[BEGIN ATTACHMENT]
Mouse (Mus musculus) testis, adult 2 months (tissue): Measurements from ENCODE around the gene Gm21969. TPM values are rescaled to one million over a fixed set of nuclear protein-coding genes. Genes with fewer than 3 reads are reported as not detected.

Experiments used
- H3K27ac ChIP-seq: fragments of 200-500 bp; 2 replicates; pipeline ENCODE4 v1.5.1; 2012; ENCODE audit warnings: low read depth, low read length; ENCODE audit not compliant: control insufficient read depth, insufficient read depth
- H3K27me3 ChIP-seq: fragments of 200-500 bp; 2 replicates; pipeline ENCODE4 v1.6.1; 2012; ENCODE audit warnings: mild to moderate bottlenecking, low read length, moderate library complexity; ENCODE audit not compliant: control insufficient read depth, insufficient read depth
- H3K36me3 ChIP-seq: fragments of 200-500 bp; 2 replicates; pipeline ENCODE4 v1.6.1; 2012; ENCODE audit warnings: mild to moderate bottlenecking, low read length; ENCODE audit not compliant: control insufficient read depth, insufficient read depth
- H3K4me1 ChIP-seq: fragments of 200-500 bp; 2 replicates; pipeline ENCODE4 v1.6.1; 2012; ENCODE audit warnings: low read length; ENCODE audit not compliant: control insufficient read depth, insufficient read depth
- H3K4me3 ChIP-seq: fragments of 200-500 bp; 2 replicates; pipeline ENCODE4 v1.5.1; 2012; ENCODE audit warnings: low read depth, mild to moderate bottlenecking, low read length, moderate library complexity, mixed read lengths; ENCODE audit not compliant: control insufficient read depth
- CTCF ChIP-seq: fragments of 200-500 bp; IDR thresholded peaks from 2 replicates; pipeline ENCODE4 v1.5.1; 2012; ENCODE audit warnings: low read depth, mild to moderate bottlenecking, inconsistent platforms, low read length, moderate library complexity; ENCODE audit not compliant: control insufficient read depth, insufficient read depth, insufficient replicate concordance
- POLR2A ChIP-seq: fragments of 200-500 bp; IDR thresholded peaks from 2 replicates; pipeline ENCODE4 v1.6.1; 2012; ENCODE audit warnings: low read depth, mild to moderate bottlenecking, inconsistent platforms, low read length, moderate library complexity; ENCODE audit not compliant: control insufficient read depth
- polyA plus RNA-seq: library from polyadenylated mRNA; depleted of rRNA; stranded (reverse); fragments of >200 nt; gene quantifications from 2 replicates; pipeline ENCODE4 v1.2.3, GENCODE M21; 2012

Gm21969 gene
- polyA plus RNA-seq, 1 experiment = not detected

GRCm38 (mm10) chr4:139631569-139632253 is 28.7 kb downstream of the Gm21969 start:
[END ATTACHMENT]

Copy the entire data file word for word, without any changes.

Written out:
Mouse (Mus musculus) testis, adult 2 months (tissue): Measurements from ENCODE around the gene Gm21969. TPM values are rescaled to one million over a fixed set of nuclear protein-coding genes. Genes with fewer than 3 reads are reported as not detected.

Experiments used
- H3K27ac ChIP-seq: fragments of 200-500 bp; 2 replicates; pipeline ENCODE4 v1.5.1; 2012; ENCODE audit warnings: low read depth, low read length; ENCODE audit not compliant: control insufficient read depth, insufficient read depth
- H3K27me3 ChIP-seq: fragments of 200-500 bp; 2 replicates; pipeline ENCODE4 v1.6.1; 2012; ENCODE audit warnings: mild to moderate bottlenecking, low read length, moderate library complexity; ENCODE audit not compliant: control insufficient read depth, insufficient read depth
- H3K36me3 ChIP-seq: fragments of 200-500 bp; 2 replicates; pipeline ENCODE4 v1.6.1; 2012; ENCODE audit warnings: mild to moderate bottlenecking, low read length; ENCODE audit not compliant: control insufficient read depth, insufficient read depth
- H3K4me1 ChIP-seq: fragments of 200-500 bp; 2 replicates; pipeline ENCODE4 v1.6.1; 2012; ENCODE audit warnings: low read length; ENCODE audit not compliant: control insufficient read depth, insufficient read depth
- H3K4me3 ChIP-seq: fragments of 200-500 bp; 2 replicates; pipeline ENCODE4 v1.5.1; 2012; ENCODE audit warnings: low read depth, mild to moderate bottlenecking, low read length, moderate library complexity, mixed read lengths; ENCODE audit not compliant: control insufficient read depth
- CTCF ChIP-seq: fragments of 200-500 bp; IDR thresholded peaks from 2 replicates; pipeline ENCODE4 v1.5.1; 2012; ENCODE audit warnings: low read depth, mild to moderate bottlenecking, inconsistent platforms, low read length, moderate library complexity; ENCODE audit not compliant: control insufficient read depth, insufficient read depth, insufficient replicate concordance
- POLR2A ChIP-seq: fragments of 200-500 bp; IDR thresholded peaks from 2 replicates; pipeline ENCODE4 v1.6.1; 2012; ENCODE audit warnings: low read depth, mild to moderate bottlenecking, inconsistent platforms, low read length, moderate library complexity; ENCODE audit not compliant: control insufficient read depth
- polyA plus RNA-seq: library from polyadenylated mRNA; depleted of rRNA; stranded (reverse); fragments of >200 nt; gene quantifications from 2 replicates; pipeline ENCODE4 v1.2.3, GENCODE M21; 2012

Gm21969 gene
- polyA plus RNA-seq, 1 experiment = not detected

GRCm38 (mm10) chr4:139631569-139632253 is 28.7 kb downstream of the Gm21969 start: